Shiyuan Li

1. Letter data

Firstly, I want to use a data set of hand-written letters from UCI machine learning to illustrate the use of classification methods. The objective is to identify each of a large number of black-and-white rectangular pixel displays as one of the 26 capital letters in the English alphabet. The data contains 1 categorical variable and 16 numerical variables. Clearer explanation of these variables is necessary. The following picture shows the description of the variables.
Here, we first write a Bayes Classifier function.

In this function, we firstly randomize the 20000 sample, and select training and testing data. Here, the “training_size” is the size of our training data, and the “number_you_like” represents the seed we need to set when we randomize our data.
We try choose our sample to be 16000, and when we randomize the data, we choose set.seed(1). Then, our output is as follows:
From the output, we see the Bayes Classifier is not powerful for this data set. So, we want to try SVM to see if we can find a better classifier our not.
We write a SVM classifier function, and as the bayes one, we also randomize the data first, and then choose our sample.
We also choose our sample to be 16000, and set.seed(1). Then, our output is as follows:
From the result, we see SVM is much more powerful the Bayes classifier.

2.Text Classification

2.1 Introduction

The idea of text classification is that: if we are given a set of different kinds of articles, such as news and scientific articles, we can use them as training set to make classification for future articles. Here, I use 5 news groups from BBC to illustrate some methods for doing text classification.

2.2 Classification

In order to do classification, we need to translate our text files to $$n\times p$$ matrix, where n denotes the size of our training data and p presents the features to describe one text file. Thus, our first goal is transforming our text into a matrix, and then, we use SVM or KNN to construct a classifier.

2.3 Pre-processing of the text

Here in this experiment, we mainly use Python 2.7 to process the data and use R to construct classifier and do predictions.
Firstly, we need to set the path of our data set and select the classes to do classification.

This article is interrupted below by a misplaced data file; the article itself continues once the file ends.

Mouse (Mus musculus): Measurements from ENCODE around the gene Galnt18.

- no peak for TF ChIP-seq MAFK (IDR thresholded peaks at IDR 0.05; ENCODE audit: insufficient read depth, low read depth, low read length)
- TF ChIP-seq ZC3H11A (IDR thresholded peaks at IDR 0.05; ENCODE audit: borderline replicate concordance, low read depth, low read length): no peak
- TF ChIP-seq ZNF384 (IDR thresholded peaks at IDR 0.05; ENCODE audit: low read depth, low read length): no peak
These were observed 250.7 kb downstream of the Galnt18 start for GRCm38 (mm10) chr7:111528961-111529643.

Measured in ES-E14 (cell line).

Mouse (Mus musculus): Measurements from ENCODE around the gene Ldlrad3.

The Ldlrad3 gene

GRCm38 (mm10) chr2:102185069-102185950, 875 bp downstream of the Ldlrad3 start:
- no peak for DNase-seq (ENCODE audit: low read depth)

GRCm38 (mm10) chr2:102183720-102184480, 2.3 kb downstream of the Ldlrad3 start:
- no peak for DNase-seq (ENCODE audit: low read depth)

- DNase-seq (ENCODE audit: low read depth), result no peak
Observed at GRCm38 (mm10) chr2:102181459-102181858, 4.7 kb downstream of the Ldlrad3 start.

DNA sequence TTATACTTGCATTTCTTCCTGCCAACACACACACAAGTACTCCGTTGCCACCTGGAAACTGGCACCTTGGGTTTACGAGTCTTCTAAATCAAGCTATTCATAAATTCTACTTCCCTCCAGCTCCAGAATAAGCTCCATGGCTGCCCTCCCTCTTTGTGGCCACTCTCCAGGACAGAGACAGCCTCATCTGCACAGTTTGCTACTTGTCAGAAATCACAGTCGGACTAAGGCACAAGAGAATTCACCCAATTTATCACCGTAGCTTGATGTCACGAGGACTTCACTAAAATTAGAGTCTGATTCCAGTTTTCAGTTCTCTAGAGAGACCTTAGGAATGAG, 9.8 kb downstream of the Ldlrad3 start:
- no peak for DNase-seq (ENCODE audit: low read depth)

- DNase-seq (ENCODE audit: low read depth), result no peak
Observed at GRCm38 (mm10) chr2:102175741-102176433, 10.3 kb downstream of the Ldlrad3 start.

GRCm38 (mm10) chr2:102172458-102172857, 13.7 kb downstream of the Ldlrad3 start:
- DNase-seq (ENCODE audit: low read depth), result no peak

folder_path = '/Users/shiyuanli/Desktop/bbc'
classes = os.listdir(folder_path)[1:6]

Here the news groups are ’business’, ’entertainment’, ’politics’, ’tech’, and ’sport’.
Next, we get all files from each class and clean the character that is not utf-8 encoded. Then randomly select 500 news as our testing data, and rest of them to be our training data.

from random import shuffle
x = corpus
shuffle(x)
testing_data = x[-500:]
training_data = x[0:(len(x)-len(testing_data))]

Now, we use the training data as our corpus and select the first 3000 most frequent words to be our vocabulary to represent each news. And then, we can transform the training data to a $$1721\times 3000$$ data matrix and testing data to a $$500\times 3000$$ data matrix as follows:

count_v1= CountVectorizer(stop_words = 'english', vocabulary = vocabulary1);

count_v2 = CountVectorizer(vocabulary = vocabulary1);
counts_test = count_v2.fit_transform(testing_data_2);

2.4 Basic Experiments

Since we have our data matrix, then, we can put the data matrices in to R studio and train a classifier.

setwd("/Users/shiyuanli/Desktop")

Here, the train data is our $$1721\times 3000$$ data matrix, where each row is one news; and the test data is our $$500\times 3000$$ data matrix.

Linear SVM

We firstly perform 10-fold cross validation to get the best slack parameters and make a prediction for the test data using the best model.

tune.out = tune.svm(train_class_2~., data = train, kernel = 'linear',
cost = c(0.01,0.1,0.5,1,10,100), tunecontrol = tune.control(cross = 10))
tune.out$best.model Next, we construct a SVM classifier, using the linear kernel and the slack parameter 0.1, and get the confusion matrix of the result. ptm <- proc.time() classifier = ksvm(train_class_2~ ., data = train, kernel ="vanilladot",C=0.1) prediction = predict(classifier, test) proc.time() - ptm con_mat = table(prediction,test_class_2) con_mat test_class_2 prediction business entertainment politics sport tech business 112 2 3 0 1 entertainment 1 71 2 0 1 politics 4 1 87 0 0 sport 1 0 2 118 1 tech 1 1 1 0 90 Naive Bayes Classifier ptm <- proc.time() classifier_kde = naiveBayes(train_class_2 ~ ., data = train, usekernel = TRUE) prediction_kde = predict(classifier_kde, test_dat) proc.time() - ptm con_mat_kde = table(prediction_kde,test_class_2) test_class_2 prediction_kde business entertainment politics sport tech business 79 0 3 0 2 entertainment 1 34 0 1 2 politics 3 0 68 0 4 sport 35 40 24 117 27 tech 1 1 0 0 58 2.5 K Nearest Neighbor knn_pred = knn( train = train_data, test = test_dat, cl = train_class_2, k = 6 ) knn_con = table(true = test_class_2, model = knn_pred) model true business entertainment politics sport tech business 71 1 1 45 1 entertainment 2 42 0 31 0 politics 6 4 64 20 1 sport 0 0 0 118 0 tech 4 7 2 35 45 Now, we get the accuracy of each classification method.  Accuracy Linear SVM Naive Bayes KNN 95.6 71.2 72 2.6 Using PCA to reduce dimensions Since we spend much time in constructing a classifier and doing prediction, we want to try dimension reduction methods to see how these approaches help us save time and how they affect the prediction error. In order to select the features, we need to find how many eigenvalues cov_mat = cov(train_data) eig = eigen(cov_mat) vectors = eig$vectors
total_eigen = eig\$values
for (i in 1:3000){
if (sum(total_eigen[1:i])/sum(total_eigen) > 0.96){
print(i)
break
}
}